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What Are the Treatments for a Sprained or Torn Ligament in the Foot?

author image Sharon Perkins
A registered nurse with more than 25 years of experience in oncology, labor/delivery, neonatal intensive care, infertility and ophthalmology, Sharon Perkins has also coauthored and edited numerous health books for the Wiley "Dummies" series. Perkins also has extensive experience working in home health with medically fragile pediatric patients.
What Are the Treatments for a Sprained or Torn Ligament in the Foot?
Therapist wrapping a patient's ankle Photo Credit: Wavebreakmedia/iStock/Getty Images

Foot sprains of the ankle ligaments are common, with about 25,000 occurring each day, according to the the American Academy of Orthopaedic Surgeons. Sprains usually result from the ankle turning inward. Tears in ligaments are known as sprains, while tears in muscle are called strains. Tears can be partial or complete, and are graded as minimal, or first-degree; moderate to severe, or second-degree; or complete, or third-degree. While first-degree and second-degree tears normally heal by themselves with simple measures, third-degree tears may require more complex medical care and treatment.

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RICE and Analgesics

The initial treatment for foot sprains consists of the RICE treatment, or rest, ice, compression and elevation. RICE treatments aim to reduce swelling at the injury site. Staying off and elevating the foot, applying ice to the extremity around the injury and wrapping the foot in ace bandaging decrease swelling. Analgesics such as anti- inflammatory medications not only help with pain, but also reduce inflammation and swelling.

For first degree injuries, treatment may consist of just RICE and analgesics , with weight bearing resuming after a few days. Elevate the foot above the heart level for 48 hours, and apply ice for 20 to 30 minutes at a time three to four times a day, the American Academy of Orthopaedic Surgeons recommends.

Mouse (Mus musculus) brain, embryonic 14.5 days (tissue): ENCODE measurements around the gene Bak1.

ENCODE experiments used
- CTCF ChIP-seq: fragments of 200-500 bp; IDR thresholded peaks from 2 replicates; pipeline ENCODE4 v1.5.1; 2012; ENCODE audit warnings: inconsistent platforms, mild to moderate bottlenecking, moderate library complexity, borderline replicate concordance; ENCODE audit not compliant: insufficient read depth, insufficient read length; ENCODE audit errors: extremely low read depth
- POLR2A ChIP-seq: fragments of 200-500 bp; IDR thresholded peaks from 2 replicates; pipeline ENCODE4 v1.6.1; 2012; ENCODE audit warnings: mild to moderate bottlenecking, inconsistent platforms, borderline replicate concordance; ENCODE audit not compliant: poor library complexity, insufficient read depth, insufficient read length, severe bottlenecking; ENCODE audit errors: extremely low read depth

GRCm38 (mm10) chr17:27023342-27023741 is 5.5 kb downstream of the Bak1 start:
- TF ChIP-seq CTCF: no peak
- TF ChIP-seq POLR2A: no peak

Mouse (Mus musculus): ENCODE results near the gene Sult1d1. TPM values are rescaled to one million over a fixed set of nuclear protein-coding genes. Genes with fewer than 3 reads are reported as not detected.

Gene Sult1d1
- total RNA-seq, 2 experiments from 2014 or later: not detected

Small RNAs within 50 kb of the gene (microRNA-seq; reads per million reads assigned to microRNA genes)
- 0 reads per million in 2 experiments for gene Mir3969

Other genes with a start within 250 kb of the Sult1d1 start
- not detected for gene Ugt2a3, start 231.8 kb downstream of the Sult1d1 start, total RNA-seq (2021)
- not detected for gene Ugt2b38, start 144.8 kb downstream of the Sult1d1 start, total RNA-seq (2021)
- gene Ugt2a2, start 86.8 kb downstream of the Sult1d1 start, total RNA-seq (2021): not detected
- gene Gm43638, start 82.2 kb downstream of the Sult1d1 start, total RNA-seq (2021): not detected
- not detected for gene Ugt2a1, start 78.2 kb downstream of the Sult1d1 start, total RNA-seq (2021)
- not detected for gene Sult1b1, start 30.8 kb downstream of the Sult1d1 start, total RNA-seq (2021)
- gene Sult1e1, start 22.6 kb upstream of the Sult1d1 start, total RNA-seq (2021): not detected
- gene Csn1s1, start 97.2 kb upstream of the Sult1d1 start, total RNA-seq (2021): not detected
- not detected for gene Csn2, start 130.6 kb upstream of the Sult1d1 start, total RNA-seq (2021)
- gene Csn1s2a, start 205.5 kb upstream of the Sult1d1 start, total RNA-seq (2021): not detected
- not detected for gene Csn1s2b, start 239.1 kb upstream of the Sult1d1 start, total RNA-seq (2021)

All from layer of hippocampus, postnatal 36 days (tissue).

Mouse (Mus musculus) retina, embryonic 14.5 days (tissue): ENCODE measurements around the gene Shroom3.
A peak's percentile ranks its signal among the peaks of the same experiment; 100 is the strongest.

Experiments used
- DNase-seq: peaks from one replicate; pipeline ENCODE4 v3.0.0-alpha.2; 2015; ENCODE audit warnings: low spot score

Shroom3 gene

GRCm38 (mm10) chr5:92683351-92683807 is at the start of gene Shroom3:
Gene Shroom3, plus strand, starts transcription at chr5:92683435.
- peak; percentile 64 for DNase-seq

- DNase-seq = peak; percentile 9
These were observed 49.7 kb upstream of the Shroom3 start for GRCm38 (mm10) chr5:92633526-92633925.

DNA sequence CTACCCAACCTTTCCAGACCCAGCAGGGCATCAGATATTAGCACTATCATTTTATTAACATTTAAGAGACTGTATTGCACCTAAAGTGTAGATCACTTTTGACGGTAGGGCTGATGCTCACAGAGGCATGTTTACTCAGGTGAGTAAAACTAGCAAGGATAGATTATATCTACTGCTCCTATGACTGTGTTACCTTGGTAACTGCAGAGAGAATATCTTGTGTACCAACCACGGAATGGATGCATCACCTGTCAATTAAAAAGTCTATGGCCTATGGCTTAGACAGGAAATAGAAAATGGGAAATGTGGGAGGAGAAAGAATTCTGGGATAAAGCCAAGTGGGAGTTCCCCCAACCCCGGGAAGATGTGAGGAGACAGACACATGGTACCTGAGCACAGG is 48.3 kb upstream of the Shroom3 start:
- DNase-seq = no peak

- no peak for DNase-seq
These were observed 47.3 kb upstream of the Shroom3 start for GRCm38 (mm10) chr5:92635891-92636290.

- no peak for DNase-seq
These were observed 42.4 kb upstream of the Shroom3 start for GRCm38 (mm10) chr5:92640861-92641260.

Splinting or Casting

While RICE techniques also help second-degree and third-degree foot sprains, immobilization with a splint or cast may be required to prevent re-injury. Casting third-degree or complete tears for two to three weeks allows the torn areas to mend.

Physical Therapy

Physical therapy helps hasten healing by strengthening the injured ligament gradually. Range of motion without resistance to gently stretch the ligament may be followed by resistance based exercise to strengthen the ligament. Ultrasound and electrical stimulation can decrease pain and swelling.

Developing proprioception--the ability to sense where the different parts of the body are--helps to prevent further injury, the American Academy of Orthopaedic Surgeons stresses. Balancing exercises help develop proprioception. Ankle sprains not properly treated may occur in as many as 40 to 70 percent of cases, according to the McKinley Health Center at the University of Illinois.


Ligament tears in the foot rarely require surgery, but lasting instability months after the original injury may require one of two types of surgery: arthroscopy or reconstruction. Arthroscopy examines the joint for loose pieces of bone or cartilage, and to see if part of the ligament is trapped in the joint. Reconstruction repairs the torn ligament by sewing the damaged ends back together or using other ligaments or tendons to repair it.

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